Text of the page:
“Answer,” roared Jan, speaking for the first time, and in such a fierce voice that Gaasha sprang to his feet and began to run away.
“Come back, Gaasha, come back,” I called, and he came doubtfully, for Gaasha was not very brave, and ever since he had wished to shoot him he trembled even at the sight of Jan. “Be silent, you fool,” I whispered to the latter as the lad drew near, then said aloud, “Now, Gaasha.”
“Lady,” he answered, “it is indeed as I have told you; the Baas gave me the snuff a long time ago; he took it out of the ear-boxes of the dead men at Vetchkop. He gave it to me. I did not steal it. He will say so himself.”
“Never mind the snuff, Gaasha,” I said in a voice half-choked with doubt and anxiety, for the sight of Ralph’s piteous face and the strangeness of it all were fast overwhelming me, “but tell us what is the name of this chieftainess whom you have heard is now the ruler of your tribe?”
“Her name, lady,” he answered, much relieved, “why it is well known, for though she is small, it is said that she is the best of doctoresses and rain-makers.”
Now Jan could no longer be restrained, for stretching out his great hand he gripped Gaasha by the throat, saying:
“Accursed swartzel, if you do not tell us the name at once I will kill you.”
“Madman,” I exclaimed, “how can the lad speak while you are choking him?”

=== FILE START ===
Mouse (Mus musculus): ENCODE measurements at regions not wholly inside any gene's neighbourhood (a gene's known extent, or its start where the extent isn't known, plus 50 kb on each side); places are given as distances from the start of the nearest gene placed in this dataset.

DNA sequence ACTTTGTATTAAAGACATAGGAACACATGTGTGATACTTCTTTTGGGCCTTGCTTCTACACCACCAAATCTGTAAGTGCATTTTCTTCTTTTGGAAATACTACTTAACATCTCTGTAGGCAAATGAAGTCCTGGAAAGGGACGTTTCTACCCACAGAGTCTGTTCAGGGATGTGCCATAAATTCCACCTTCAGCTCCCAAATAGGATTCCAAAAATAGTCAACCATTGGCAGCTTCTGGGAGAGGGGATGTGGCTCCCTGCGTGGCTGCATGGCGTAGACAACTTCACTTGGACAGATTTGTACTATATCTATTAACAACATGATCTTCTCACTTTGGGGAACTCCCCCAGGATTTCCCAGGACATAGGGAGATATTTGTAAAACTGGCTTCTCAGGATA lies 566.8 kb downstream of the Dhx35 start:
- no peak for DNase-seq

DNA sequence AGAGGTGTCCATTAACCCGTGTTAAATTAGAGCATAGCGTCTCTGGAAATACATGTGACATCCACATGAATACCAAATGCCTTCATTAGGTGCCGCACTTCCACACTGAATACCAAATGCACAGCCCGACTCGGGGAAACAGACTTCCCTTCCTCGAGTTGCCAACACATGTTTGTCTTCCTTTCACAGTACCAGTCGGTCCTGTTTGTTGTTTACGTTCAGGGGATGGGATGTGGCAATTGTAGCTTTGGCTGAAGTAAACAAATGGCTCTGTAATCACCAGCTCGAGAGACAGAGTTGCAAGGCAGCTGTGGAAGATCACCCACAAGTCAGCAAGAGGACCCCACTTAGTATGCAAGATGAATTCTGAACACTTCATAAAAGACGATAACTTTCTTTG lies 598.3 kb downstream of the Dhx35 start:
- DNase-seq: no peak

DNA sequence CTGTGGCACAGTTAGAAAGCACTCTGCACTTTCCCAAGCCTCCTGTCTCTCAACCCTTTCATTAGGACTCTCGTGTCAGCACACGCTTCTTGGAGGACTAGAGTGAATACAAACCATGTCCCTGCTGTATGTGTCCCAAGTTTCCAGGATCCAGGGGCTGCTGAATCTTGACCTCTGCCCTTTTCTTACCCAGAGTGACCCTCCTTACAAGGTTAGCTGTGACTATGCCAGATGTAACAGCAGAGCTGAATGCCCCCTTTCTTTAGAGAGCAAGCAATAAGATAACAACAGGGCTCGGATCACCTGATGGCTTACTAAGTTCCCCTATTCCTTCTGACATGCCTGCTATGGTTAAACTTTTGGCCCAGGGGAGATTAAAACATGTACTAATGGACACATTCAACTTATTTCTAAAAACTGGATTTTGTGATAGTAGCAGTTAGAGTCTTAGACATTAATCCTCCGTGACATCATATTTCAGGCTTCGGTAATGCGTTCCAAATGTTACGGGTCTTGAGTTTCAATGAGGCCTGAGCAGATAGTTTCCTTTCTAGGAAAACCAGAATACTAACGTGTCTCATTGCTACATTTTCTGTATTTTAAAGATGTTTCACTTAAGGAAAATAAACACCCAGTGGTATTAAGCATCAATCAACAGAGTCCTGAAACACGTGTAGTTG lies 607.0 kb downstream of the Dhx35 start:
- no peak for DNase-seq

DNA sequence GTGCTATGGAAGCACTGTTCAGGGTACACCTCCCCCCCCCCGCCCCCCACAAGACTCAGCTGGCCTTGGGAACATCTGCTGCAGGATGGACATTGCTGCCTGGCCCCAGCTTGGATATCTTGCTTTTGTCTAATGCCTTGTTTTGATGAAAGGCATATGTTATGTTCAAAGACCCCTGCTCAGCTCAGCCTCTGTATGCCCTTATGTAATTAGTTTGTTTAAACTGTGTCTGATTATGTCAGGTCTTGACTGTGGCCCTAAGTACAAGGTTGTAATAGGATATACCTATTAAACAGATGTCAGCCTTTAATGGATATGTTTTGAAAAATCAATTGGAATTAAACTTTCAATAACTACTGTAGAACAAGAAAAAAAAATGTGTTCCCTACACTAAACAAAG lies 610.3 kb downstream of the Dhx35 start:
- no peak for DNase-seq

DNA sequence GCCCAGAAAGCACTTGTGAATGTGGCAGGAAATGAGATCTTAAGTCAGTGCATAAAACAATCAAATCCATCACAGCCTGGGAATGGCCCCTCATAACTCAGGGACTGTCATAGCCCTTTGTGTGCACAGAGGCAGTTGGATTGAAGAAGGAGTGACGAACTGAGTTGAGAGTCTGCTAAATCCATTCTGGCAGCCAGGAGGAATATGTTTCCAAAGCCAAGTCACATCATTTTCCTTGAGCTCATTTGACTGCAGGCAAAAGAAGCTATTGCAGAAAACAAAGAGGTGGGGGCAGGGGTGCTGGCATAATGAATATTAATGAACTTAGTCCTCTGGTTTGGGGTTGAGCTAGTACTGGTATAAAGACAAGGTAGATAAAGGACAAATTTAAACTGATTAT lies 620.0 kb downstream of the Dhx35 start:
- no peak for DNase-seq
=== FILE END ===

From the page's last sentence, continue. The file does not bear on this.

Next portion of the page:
Then Jan shifted his grip and Gaasha began to cry for pity.
“The name, the name,” said Jan.
“Why should I hide it? Have I not told it? Baas, it is Sihamba Ngenyanga.”
As the words passed his lips Jan let go of him so suddenly that Gaasha fell to the ground and sat there staring at us, for without doubt he thought that we had all gone mad.
Jan looked up to the skies and said, “Almighty, I thank Thee, Who canst make dreams to fly to the heart of a man as a night-bird to its nest through the darkness, and Who, because of what I saw in the eyes of Sihamba, didst turn aside my gun when it was pointed at the breast of this Kaffir.”
Then he looked at Ralph, and was quiet, for Ralph had swooned away.
SWART PIET SETS A SNARE
It was a strange life that Suzanne led among the Umpondwana during the two years or more that, together with Sihamba, she ruled over them as chieftainess. Upon the top of the mountain was a space of grass land measuring about five hundred morgen, or a thousand acres in extent, where were placed the chief’s huts and those of the head men and soldiers, surrounding a large cattle kraal, which, however, was only used in times of danger. The rest of the people dwelt upon the slopes of the mountain, and even on the rich plains at the foot of it, but if need were they could all retreat to the tableland upon its crest. Here they might have defied attack for ever, for beneath